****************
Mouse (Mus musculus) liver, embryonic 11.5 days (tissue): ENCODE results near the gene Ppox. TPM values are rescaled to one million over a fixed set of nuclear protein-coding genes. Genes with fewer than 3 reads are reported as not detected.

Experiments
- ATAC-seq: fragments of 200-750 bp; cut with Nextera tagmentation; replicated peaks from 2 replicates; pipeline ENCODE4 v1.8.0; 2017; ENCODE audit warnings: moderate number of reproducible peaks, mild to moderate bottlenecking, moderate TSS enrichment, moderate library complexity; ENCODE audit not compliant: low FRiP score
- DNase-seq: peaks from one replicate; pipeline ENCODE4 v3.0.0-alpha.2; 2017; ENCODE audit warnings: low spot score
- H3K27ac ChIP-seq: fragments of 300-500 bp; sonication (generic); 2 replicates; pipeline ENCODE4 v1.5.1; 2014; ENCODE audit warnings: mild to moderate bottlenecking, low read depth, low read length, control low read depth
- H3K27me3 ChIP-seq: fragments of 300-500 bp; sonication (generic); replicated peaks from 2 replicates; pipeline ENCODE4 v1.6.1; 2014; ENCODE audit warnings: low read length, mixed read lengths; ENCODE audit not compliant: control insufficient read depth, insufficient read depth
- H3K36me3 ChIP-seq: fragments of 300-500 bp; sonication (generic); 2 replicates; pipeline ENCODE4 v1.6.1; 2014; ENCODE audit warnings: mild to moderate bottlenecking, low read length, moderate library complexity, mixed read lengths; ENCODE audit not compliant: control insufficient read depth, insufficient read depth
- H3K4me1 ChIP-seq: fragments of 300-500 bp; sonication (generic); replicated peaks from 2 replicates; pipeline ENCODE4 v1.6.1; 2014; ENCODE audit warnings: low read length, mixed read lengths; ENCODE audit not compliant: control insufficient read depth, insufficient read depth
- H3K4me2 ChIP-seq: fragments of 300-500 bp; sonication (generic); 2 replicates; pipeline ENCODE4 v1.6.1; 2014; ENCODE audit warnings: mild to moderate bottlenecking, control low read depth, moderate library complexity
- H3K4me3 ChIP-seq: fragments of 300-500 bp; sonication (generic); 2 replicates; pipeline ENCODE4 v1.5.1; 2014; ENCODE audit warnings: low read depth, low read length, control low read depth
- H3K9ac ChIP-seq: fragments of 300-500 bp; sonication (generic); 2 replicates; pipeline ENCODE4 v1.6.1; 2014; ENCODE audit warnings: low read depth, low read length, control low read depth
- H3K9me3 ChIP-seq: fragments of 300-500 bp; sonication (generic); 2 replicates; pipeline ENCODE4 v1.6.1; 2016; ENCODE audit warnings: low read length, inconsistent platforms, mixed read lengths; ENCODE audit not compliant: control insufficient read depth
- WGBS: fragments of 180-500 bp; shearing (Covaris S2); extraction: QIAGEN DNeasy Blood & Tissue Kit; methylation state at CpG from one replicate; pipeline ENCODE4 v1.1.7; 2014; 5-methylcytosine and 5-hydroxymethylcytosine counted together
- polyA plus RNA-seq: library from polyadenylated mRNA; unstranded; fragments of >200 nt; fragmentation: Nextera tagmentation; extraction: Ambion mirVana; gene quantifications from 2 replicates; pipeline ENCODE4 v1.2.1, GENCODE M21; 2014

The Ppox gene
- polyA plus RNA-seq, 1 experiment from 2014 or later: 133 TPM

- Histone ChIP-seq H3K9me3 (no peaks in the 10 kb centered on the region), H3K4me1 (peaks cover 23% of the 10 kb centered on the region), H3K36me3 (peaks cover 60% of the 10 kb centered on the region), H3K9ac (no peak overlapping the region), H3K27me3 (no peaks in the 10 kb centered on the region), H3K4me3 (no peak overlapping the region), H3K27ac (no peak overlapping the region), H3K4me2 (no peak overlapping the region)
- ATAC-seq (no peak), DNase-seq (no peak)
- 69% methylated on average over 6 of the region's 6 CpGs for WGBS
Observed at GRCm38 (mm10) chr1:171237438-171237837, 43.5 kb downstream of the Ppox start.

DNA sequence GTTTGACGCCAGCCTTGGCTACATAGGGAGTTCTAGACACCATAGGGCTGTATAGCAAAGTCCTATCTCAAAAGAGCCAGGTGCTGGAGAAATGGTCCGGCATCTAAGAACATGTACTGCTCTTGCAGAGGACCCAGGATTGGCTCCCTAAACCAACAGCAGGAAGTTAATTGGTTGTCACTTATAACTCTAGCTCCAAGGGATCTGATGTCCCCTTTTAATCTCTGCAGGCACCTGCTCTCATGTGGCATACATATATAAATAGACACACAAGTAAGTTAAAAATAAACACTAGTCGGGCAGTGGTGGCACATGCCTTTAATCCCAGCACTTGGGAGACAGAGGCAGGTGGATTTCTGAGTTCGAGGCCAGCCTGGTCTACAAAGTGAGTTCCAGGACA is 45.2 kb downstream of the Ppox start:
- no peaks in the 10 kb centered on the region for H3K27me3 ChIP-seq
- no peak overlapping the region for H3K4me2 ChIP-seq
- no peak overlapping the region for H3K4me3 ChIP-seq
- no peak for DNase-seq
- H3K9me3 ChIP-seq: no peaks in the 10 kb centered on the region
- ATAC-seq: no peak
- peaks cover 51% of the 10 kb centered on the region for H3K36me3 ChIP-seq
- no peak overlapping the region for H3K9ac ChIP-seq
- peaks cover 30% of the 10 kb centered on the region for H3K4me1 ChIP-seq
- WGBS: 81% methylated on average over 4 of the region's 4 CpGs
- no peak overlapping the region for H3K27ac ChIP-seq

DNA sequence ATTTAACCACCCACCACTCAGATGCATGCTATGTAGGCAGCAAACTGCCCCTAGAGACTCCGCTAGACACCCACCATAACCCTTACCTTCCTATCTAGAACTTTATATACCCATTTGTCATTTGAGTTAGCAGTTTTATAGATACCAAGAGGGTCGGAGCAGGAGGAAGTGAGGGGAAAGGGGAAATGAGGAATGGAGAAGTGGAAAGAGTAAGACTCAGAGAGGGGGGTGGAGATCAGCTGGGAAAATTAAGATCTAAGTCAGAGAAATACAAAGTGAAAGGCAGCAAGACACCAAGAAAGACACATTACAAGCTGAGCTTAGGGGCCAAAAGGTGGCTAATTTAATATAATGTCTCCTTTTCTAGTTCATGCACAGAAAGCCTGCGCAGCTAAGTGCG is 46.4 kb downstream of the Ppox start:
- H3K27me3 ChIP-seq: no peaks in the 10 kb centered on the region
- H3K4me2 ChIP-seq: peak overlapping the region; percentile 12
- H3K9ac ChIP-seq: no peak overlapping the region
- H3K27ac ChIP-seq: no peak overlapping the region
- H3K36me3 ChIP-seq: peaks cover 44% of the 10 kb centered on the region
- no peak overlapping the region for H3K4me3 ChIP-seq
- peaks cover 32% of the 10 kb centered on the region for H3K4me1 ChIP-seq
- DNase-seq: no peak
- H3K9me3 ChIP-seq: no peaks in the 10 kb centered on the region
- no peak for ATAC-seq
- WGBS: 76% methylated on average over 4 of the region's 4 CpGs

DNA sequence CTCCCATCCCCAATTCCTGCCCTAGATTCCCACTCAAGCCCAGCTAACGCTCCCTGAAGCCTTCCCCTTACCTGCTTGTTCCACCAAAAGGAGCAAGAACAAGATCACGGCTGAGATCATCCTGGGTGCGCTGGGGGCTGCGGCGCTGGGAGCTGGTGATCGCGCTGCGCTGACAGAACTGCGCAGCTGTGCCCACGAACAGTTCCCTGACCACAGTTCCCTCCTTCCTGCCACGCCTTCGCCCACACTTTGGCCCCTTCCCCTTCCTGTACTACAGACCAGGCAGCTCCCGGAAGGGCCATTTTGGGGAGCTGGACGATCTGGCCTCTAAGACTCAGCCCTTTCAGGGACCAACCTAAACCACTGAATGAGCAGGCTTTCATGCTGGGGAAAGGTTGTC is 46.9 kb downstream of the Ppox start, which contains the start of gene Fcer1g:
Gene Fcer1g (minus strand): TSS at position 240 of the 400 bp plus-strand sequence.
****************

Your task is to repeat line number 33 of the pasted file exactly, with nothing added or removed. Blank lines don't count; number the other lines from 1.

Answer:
DNA sequence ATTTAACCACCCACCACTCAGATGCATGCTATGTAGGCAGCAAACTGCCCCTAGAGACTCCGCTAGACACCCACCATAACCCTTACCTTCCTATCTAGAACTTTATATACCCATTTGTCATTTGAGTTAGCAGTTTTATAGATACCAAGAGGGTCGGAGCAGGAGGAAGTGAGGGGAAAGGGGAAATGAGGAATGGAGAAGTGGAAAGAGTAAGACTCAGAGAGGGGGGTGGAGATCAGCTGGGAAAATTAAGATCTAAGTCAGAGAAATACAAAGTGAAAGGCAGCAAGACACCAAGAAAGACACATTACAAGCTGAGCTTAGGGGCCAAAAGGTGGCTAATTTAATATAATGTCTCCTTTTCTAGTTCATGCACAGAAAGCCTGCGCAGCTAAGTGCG is 46.4 kb downstream of the Ppox start: